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antecedents, the number of those who have made their mark in public life is by no means small.

The impression that Jews do not evince sufficient interest in public life can only be accounted for by the fact that they still retain that supremacy in the world of commerce and finance, which they acquired when no other field for their energies was open to them. They fortunately also afford many examples of that world-wide and farseeing philanthropy which does much to reconcile mankind to the great acquisition of wealth by successful financiers.

H. S. Q. HENRIQUES.

4 King's BENCH WALK, TEMPLE, E.C.

March, 1908.

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VI

Cromwell's attitude to the Jews

The legal position of the Jews under Cromwell the same as under

Charles I

Cromwell did not grant and bad no power to grant special

privileges to the Jews in respect of their religion
Position at the time of Cromwell's death. Previous intrigues of

the Jews in Holland with the Royalists
Menasseh's failure made the Jews of Holland incline to Charles II
Commission to Lt.-Gen. Middleton to treat with them
Their hopes destroyed by the battle of the Dunes
Interval between the death of Cromwell and the Restoration.

Increase in the number of the Jews here .
First mention of a Jewish synagogue in England
No change in the legal status of the Jews till the Restoration
The Restoration of the king and Resettlement of the Jews
Charles II an advocate of toleration in an intolerant age
The Convention Parliament and toleration.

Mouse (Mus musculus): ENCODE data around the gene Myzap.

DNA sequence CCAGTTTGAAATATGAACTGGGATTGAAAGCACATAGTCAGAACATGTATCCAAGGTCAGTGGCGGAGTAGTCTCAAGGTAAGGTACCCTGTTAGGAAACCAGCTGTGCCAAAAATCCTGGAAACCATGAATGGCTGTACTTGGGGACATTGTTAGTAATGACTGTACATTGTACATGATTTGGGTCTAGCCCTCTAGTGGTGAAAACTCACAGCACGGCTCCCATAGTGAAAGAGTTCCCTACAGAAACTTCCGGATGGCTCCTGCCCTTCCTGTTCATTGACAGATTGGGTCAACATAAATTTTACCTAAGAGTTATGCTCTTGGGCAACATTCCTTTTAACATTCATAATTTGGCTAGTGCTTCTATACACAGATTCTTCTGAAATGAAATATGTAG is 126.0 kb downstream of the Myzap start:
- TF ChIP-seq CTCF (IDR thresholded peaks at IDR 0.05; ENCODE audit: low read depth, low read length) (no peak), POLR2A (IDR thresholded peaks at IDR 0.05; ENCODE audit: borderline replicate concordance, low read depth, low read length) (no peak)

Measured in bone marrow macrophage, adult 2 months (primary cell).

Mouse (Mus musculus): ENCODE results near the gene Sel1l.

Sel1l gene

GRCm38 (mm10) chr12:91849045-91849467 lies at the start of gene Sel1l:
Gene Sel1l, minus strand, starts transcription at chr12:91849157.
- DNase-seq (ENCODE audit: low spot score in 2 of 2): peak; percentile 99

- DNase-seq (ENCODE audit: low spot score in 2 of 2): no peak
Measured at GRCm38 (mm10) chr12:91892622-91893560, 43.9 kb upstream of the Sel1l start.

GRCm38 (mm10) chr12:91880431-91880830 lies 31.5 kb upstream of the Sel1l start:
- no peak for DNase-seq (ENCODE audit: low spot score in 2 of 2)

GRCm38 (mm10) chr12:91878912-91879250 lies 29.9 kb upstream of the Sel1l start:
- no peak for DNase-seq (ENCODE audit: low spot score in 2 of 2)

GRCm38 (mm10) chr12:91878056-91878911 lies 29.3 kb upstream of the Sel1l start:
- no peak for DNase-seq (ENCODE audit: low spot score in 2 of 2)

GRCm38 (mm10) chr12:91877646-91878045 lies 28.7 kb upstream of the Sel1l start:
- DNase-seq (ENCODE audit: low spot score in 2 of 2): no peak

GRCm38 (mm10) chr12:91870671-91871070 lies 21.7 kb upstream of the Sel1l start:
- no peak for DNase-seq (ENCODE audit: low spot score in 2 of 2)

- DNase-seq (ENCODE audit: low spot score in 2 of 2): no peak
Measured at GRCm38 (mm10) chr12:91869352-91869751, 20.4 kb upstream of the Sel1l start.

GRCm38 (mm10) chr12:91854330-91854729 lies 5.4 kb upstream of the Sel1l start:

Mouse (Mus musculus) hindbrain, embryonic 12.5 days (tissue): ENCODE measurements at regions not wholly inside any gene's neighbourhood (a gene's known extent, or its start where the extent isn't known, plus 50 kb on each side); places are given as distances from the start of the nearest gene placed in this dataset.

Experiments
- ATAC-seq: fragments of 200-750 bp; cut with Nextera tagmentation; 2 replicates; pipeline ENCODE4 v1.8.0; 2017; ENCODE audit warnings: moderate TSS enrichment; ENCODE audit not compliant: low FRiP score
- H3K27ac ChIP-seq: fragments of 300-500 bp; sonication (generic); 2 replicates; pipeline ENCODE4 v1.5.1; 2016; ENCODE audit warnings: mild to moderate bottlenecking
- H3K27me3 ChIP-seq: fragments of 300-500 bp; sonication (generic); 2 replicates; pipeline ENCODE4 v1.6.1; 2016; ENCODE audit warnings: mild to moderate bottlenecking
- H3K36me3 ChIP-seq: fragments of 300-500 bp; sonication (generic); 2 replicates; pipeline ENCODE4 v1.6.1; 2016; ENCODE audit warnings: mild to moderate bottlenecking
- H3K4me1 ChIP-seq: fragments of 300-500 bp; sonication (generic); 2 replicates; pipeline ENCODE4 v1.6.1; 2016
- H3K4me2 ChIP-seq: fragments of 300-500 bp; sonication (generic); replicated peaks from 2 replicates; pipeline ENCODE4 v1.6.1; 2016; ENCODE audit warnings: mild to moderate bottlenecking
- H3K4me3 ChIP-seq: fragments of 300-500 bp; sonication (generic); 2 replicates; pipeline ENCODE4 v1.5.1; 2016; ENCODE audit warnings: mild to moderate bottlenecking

,

Members ordered to take the Sacrament

The Corporation Act

The Quakers' Act.

The Act of Uniformity, 1662

First Declaration of Indulgence, 1662 .

The Conventicle Act, 1664

Bill for granting Liberty of Conscience rejected .

The Five Mile Act, 1665

Second Conventicle Act, 1670

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Declaration of Indulgence, 1672 .

136

The power to issue the Declaration questioned in the Commons.

The Declaration cancelled

The Test Act, 1673

139

The Parliamentary Test Act, 1678

140

138

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Petitions against the Jews at the time of the Restoration . 142

Position of the Jews after the Restoration .

144

The first synagogue

145

The secrecy surrounding the synagogue discarded at the end of

1662 or beginning of 1663 .

146

An organized community formed.

146

1664. Threatened attack on the Jews. Petition to the king.

His gracious answer .

147

Inquiry concerning the Jews ordered by the House of Commons 148

1673. Prosecution of the Jews for meeting for the exercise of

their religion

149

The Jews petition the king and obtain an Order in Council to

stay the proceedings against them

149

Entering a nolle prosequi on an indictment a new way of

exercising the Dispensing Power

150

Progress made in the Establishment of a Jewish community in

the reign of Charles II

151

Accession of James II. His religious policy

152

Jews arrested and charged with recusancy .

153

On the petition of Joseph Henriques and others a formal Order

in Council made staying the proceedings.

154

Dispute between James II and Parliament concerning the Dis-

pensing Power

154

The struggle transferred to the Law Courts. James issues his

Declaration of Indulgence.

156

The illegality of James's proceedings .

157

Did not affect the Jews

157

Views on toleration at the time of the Revolution

158

The Toleration Act

159

Extension of the benefits of the Toleration Acts.

161

Relief from the Test and Corporation Acts .

162

Legislative relief from the penal laws at length given to the Jews 162

Parliament and the Jews. Attempt to lay special taxation upon

them.

164

Mention of Jews in the Act imposing taxation on marriages . 166

The Act against Blasphemy

167

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